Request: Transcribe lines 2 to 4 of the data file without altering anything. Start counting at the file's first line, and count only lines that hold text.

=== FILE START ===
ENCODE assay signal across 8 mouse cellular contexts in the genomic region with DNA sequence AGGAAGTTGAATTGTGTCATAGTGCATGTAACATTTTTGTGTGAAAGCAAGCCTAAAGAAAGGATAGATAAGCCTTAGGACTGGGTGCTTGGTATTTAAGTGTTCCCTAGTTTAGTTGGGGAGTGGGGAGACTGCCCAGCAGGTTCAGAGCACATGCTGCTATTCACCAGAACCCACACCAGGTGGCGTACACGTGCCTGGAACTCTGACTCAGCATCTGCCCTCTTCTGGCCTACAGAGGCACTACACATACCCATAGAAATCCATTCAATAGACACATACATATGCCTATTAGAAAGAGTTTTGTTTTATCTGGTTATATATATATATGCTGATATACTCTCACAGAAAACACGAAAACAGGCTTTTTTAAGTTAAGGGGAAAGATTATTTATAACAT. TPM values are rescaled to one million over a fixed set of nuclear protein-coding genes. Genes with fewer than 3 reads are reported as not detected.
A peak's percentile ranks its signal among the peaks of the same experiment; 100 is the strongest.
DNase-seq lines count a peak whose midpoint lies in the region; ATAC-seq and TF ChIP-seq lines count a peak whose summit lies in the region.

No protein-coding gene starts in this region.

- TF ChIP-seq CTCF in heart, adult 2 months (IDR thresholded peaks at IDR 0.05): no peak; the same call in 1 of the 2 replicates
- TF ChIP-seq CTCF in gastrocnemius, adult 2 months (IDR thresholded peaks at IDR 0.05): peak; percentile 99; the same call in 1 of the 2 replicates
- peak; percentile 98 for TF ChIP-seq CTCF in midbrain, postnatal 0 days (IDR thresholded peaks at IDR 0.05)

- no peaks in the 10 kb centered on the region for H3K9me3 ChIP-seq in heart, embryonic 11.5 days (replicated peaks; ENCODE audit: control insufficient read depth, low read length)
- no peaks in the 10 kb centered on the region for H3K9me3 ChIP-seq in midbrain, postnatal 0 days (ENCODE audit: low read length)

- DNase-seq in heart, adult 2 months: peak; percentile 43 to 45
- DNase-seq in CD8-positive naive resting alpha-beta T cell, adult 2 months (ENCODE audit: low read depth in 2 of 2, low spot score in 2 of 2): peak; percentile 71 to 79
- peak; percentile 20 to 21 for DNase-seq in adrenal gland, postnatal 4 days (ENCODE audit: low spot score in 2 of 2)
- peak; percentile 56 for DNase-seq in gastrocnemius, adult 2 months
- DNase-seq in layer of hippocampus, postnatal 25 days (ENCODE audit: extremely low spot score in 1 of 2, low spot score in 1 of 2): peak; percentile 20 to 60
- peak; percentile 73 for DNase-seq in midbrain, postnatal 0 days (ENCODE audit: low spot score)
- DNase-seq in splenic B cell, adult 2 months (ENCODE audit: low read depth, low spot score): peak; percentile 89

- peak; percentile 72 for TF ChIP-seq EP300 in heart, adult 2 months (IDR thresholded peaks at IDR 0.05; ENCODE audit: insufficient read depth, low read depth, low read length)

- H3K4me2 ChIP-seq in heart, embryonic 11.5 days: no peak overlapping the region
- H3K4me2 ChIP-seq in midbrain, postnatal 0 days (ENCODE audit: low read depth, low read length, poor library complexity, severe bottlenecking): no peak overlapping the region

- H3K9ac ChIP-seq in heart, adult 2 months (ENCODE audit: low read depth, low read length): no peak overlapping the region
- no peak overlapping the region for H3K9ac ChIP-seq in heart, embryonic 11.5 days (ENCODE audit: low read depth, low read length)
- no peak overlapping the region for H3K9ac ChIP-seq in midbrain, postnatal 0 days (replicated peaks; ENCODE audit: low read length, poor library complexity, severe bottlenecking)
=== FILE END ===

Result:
A peak's percentile ranks its signal among the peaks of the same experiment; 100 is the strongest.
DNase-seq lines count a peak whose midpoint lies in the region; ATAC-seq and TF ChIP-seq lines count a peak whose summit lies in the region.

No protein-coding gene starts in this region.